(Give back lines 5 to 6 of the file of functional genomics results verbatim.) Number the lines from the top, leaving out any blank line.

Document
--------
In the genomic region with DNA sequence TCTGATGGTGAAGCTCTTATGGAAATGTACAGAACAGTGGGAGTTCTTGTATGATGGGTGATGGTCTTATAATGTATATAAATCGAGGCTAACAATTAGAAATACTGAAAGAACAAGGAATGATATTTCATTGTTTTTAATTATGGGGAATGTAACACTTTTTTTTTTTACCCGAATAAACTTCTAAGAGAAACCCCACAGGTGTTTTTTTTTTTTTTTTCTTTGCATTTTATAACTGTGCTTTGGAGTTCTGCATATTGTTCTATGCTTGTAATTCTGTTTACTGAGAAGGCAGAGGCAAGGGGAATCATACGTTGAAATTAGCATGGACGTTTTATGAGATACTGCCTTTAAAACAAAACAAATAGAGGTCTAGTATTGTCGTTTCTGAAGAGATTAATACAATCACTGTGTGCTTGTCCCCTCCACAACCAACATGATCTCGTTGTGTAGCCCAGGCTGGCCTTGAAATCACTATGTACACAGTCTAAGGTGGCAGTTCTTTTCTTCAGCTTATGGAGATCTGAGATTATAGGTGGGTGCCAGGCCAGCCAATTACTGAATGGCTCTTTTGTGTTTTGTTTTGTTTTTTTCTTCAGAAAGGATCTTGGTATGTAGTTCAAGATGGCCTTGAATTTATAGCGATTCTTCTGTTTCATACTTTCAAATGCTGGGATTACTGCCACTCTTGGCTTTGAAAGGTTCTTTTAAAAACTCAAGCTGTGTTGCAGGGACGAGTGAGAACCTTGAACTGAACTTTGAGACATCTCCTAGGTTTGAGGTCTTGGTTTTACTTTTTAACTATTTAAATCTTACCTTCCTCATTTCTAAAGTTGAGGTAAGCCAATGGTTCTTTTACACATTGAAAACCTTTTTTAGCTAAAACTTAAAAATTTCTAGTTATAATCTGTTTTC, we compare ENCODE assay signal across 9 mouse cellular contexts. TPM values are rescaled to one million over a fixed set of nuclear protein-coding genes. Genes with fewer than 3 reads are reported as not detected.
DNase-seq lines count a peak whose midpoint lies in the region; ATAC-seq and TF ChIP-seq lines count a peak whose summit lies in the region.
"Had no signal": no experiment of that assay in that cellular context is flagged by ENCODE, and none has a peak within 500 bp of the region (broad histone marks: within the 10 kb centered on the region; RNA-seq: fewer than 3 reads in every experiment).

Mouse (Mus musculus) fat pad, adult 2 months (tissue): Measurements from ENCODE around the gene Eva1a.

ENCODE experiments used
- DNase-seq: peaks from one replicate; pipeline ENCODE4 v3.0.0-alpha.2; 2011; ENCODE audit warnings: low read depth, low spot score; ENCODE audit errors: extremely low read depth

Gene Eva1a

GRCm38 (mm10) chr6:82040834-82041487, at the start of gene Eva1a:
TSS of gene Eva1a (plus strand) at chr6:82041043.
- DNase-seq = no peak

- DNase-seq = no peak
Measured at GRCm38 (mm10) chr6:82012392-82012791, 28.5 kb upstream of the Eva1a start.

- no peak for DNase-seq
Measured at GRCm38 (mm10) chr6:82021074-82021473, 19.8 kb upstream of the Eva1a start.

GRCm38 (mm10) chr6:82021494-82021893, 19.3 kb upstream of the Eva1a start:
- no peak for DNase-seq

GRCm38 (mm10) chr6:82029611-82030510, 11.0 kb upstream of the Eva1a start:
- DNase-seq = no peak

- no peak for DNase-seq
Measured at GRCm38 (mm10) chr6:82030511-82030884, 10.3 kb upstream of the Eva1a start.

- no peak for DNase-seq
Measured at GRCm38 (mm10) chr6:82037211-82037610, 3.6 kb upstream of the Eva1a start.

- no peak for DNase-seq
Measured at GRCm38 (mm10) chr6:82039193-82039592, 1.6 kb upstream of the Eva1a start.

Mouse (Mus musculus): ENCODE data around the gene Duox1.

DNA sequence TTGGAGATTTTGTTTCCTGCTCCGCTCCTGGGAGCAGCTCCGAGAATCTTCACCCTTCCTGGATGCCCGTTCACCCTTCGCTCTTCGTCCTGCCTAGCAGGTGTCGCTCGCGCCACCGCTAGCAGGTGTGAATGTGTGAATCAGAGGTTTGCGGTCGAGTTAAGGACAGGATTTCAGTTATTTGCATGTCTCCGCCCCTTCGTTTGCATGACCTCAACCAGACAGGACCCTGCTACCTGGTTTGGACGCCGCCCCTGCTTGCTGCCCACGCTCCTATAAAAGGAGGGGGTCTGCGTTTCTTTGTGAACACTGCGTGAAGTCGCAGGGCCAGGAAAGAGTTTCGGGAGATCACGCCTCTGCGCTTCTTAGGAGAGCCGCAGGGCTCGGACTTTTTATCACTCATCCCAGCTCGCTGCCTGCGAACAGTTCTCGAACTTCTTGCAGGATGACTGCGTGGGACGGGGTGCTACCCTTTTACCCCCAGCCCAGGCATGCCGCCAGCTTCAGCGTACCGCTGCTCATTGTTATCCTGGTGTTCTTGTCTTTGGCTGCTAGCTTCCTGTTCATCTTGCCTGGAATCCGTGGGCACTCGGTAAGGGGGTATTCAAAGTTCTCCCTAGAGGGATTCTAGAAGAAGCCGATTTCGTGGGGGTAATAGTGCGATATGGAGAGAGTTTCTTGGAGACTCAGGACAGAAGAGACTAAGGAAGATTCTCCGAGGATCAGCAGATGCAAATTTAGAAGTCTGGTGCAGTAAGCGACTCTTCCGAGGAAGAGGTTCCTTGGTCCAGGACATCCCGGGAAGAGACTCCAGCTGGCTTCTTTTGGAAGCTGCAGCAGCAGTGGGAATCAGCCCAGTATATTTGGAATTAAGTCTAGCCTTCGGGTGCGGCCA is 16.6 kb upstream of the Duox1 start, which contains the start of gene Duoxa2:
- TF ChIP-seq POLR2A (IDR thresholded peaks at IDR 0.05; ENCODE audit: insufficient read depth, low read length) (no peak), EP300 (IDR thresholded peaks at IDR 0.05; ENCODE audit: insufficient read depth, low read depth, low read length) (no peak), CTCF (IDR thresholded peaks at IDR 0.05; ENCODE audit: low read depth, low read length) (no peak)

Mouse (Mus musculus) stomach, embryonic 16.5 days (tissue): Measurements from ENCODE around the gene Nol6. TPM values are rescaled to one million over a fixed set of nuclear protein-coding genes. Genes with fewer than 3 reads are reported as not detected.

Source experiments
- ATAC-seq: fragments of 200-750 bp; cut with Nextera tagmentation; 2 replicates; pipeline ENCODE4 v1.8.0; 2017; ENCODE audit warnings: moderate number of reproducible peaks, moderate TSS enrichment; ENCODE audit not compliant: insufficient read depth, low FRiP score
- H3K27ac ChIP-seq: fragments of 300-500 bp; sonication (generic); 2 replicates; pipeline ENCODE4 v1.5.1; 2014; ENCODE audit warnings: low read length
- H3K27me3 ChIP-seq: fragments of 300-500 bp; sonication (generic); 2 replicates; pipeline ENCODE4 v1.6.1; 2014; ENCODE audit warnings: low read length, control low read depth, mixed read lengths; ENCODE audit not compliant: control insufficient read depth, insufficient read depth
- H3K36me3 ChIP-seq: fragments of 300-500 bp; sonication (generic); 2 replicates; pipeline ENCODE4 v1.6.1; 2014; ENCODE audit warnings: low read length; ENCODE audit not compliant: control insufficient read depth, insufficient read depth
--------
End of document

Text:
ENCODE experiments used
- DNase-seq: peaks from one replicate; pipeline ENCODE4 v3.0.0-alpha.2; 2011; ENCODE audit warnings: low read depth, low spot score; ENCODE audit errors: extremely low read depth